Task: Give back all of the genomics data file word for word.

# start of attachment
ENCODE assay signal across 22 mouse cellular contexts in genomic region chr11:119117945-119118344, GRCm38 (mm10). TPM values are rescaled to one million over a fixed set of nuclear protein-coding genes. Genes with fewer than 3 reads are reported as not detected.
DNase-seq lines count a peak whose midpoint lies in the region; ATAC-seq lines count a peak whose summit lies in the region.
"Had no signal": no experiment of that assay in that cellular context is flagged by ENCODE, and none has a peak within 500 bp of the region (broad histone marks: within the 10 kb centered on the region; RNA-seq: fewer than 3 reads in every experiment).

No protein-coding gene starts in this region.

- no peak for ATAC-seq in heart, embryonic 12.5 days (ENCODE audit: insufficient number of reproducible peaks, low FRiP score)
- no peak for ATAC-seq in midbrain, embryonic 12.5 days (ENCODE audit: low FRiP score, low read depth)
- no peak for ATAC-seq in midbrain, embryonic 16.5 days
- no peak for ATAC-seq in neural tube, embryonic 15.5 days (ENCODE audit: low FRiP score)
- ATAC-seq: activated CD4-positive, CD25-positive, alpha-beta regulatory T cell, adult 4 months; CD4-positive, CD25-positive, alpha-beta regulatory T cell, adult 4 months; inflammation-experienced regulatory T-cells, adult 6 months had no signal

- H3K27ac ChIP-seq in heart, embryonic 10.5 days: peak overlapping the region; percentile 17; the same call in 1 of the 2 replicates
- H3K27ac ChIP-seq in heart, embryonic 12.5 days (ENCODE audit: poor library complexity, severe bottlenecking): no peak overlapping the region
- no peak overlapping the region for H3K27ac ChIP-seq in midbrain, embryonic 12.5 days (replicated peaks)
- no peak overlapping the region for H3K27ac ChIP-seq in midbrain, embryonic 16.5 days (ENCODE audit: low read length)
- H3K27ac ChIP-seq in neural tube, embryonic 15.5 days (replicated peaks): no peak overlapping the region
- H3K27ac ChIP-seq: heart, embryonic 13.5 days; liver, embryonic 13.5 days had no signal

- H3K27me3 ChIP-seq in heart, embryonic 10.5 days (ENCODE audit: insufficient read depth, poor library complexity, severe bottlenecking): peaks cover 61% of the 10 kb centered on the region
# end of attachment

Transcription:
ENCODE assay signal across 22 mouse cellular contexts in genomic region chr11:119117945-119118344, GRCm38 (mm10). TPM values are rescaled to one million over a fixed set of nuclear protein-coding genes. Genes with fewer than 3 reads are reported as not detected.
DNase-seq lines count a peak whose midpoint lies in the region; ATAC-seq lines count a peak whose summit lies in the region.
"Had no signal": no experiment of that assay in that cellular context is flagged by ENCODE, and none has a peak within 500 bp of the region (broad histone marks: within the 10 kb centered on the region; RNA-seq: fewer than 3 reads in every experiment).

No protein-coding gene starts in this region.

- no peak for ATAC-seq in heart, embryonic 12.5 days (ENCODE audit: insufficient number of reproducible peaks, low FRiP score)
- no peak for ATAC-seq in midbrain, embryonic 12.5 days (ENCODE audit: low FRiP score, low read depth)
- no peak for ATAC-seq in midbrain, embryonic 16.5 days
- no peak for ATAC-seq in neural tube, embryonic 15.5 days (ENCODE audit: low FRiP score)
- ATAC-seq: activated CD4-positive, CD25-positive, alpha-beta regulatory T cell, adult 4 months; CD4-positive, CD25-positive, alpha-beta regulatory T cell, adult 4 months; inflammation-experienced regulatory T-cells, adult 6 months had no signal

- H3K27ac ChIP-seq in heart, embryonic 10.5 days: peak overlapping the region; percentile 17; the same call in 1 of the 2 replicates
- H3K27ac ChIP-seq in heart, embryonic 12.5 days (ENCODE audit: poor library complexity, severe bottlenecking): no peak overlapping the region
- no peak overlapping the region for H3K27ac ChIP-seq in midbrain, embryonic 12.5 days (replicated peaks)
- no peak overlapping the region for H3K27ac ChIP-seq in midbrain, embryonic 16.5 days (ENCODE audit: low read length)
- H3K27ac ChIP-seq in neural tube, embryonic 15.5 days (replicated peaks): no peak overlapping the region
- H3K27ac ChIP-seq: heart, embryonic 13.5 days; liver, embryonic 13.5 days had no signal

- H3K27me3 ChIP-seq in heart, embryonic 10.5 days (ENCODE audit: insufficient read depth, poor library complexity, severe bottlenecking): peaks cover 61% of the 10 kb centered on the region